Some light on "what is the PDK?"

I decided to create a new thread here about this, so we don’t clutter the notification thread too much, or place too much off-topic information there.

So what is the PDK?

Well, I’m not the best person to answer that, but I can start providing part of the answer that I know…

PDK is the “Plug-in Development Kit”. It allows (will allow) someone wth some programming knowledge to actually make a plug-in for WM. A plug-in could be a device, for instance.

So what is the benefit of a device made as a plug-in over a macro?
A macro will use devices and functionality available in WM. If new stuff needs to be made, the only way to make it is with a plug-in. Imagine you want to do some sort of wind erosion, where you specify a direction for the erosion to go. There have been some attempts at doing that in macros, but they were not very sucessful, or limited…
with a plug-in, you have access to more information and operations that allow you to manually decide what to do to individual height pixels.

As for other application to plug-in making I can’t say much for sure, as nothing has really been defined anywhere yet. When the PDK is ready, everything we need to know should be available.

indeed… I wanted to reply here, since this is the more appropriate thread:

Sounds good. Can you explain what the PDK can do? Does it allow a non coder to develop Plug-Ins by using a grafical ui?

That’s actually what Macros allow you to do. Of course, you can’t do anything that can’t be done by some combination of existing devices, but within that limitation you can do some impressive things.

The PDK is designed to allow programmers to create their own new devices in World Machine. Since WM was written in C++, plugins need to be as well – although a “function wrapper” could certainly be written that would allow plugins to be written in any language.

I sure wish I knew enough about coding to generate a 16 bit BMP aka G16 output option… :wink:
The level editor I use for games uses this format. I can get very close by saving as an 8 bit BMP then discarding the color information in PS and using a program called g16 to import and then save as the proper type, but there is some loss in the finer erosion details.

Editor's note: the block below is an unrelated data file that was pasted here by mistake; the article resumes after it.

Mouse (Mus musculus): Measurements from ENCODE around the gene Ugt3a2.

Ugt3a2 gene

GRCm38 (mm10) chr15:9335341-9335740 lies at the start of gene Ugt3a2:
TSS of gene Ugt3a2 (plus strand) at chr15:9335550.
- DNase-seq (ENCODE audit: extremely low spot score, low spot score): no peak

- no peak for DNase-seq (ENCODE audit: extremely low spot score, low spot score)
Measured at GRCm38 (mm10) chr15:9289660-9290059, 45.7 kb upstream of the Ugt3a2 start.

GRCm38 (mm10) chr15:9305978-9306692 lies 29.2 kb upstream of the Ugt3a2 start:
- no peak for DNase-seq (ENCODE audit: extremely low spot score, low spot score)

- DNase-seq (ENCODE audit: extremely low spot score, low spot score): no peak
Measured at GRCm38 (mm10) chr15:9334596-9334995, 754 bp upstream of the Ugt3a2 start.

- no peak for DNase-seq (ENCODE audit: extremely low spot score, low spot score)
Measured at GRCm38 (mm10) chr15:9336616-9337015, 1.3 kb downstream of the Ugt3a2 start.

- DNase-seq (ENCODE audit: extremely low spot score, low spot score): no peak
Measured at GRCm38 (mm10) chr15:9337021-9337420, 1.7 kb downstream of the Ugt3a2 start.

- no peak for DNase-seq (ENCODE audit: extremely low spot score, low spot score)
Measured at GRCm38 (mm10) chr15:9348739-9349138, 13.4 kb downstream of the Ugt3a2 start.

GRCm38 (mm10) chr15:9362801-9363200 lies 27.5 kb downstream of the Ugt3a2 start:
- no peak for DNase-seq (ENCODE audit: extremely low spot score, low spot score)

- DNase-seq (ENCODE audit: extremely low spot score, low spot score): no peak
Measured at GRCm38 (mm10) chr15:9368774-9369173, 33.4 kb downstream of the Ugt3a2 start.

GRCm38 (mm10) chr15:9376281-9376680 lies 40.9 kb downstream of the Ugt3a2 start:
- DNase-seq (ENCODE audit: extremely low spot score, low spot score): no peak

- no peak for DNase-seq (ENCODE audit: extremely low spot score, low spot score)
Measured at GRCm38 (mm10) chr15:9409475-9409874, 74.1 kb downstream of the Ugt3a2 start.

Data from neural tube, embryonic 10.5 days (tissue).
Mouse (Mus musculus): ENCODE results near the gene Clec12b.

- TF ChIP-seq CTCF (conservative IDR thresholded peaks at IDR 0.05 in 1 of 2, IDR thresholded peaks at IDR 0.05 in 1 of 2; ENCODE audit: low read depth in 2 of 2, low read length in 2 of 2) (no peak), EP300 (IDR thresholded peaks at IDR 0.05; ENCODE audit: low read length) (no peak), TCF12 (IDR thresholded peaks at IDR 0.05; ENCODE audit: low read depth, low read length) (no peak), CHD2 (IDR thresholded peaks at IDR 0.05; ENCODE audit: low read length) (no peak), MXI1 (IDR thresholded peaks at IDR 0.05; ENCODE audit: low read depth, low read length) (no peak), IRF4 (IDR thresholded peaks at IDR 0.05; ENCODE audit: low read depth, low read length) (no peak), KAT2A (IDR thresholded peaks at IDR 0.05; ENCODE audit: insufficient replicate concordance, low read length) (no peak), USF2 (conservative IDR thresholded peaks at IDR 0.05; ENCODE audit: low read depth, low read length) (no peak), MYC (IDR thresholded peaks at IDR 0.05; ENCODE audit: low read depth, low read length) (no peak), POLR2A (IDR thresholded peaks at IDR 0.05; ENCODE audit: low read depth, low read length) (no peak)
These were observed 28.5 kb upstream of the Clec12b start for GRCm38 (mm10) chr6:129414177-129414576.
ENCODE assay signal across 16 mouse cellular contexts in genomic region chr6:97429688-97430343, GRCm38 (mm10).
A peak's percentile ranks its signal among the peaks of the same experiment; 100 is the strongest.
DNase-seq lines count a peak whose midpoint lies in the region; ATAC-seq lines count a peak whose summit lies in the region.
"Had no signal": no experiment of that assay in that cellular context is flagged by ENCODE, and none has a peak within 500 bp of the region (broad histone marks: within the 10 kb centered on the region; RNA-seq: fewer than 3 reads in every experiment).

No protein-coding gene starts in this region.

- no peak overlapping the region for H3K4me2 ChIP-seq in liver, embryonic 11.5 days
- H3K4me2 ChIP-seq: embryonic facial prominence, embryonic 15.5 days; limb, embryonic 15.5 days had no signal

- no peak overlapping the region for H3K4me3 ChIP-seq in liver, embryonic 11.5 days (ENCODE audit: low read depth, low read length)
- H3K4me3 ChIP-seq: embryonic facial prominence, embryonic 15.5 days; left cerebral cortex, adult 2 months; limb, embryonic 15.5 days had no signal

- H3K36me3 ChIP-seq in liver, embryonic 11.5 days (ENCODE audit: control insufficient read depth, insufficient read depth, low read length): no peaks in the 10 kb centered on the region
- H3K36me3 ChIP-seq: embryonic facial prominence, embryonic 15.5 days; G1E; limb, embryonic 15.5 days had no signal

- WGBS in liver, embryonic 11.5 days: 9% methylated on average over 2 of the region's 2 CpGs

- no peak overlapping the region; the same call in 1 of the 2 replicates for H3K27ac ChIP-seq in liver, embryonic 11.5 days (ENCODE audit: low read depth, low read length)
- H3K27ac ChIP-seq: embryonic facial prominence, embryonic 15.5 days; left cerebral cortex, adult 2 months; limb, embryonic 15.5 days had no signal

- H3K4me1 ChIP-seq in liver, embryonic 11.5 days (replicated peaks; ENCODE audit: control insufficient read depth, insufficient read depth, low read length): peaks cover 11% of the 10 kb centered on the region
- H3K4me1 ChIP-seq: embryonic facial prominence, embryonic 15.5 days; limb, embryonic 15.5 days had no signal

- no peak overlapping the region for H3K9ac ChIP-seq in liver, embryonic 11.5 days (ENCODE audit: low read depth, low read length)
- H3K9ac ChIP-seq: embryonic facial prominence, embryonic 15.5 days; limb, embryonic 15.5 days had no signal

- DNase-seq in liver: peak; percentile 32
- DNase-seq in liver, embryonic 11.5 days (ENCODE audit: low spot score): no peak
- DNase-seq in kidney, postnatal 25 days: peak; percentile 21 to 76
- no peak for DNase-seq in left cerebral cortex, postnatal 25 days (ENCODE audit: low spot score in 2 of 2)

I solved this by choosing “.r16” as the output then changing the file extension in Windows after the export to “.raw”. With no other changes I was able to now open this fine in photoshop. Sometimes you may get a dialog when opening. Off the top of my head choose Channels:1, Depth:16, and Byte Order: IBM PC. That will allow the proper viewing and usage as a full 16 bit file in Photoshop. If the file seems garbbled there may be a setting I’m missing in the last sentence but keep adjusting the settings and you’ll get it eventually.

Jimbo Younkin
World Builder
Cheyenne Mountain Entertainment
“Stargate Worlds”

Seing as you mentioned something of a wrapper above and i just assume you mean it for managed languages, i’d like to ask if anything in that direction is already available?
I realize that you’d probably have to go full CLI to do this so no biggie if at this point in time that isn’t an option, what with all the time required for that.

This sounds great. Awhile back on the forum I noticed that someone had made some kind of ‘send to Mari’ plugin for WM, but it wasn’t available for download.

I’d love to try my hand at something similar sometime, basically make a plugin that sends to Mari the locations of outputted textures/masks from WM, plus a mesh, and then use that information to create a new Mari channel which has all the textures inside of it, ready for additional painting.

My only programming experience is in Python, where I’ve made similar bridge type plugins to send stuff from Mari to Maya, etc. I’ve no idea how I’d go working in C++.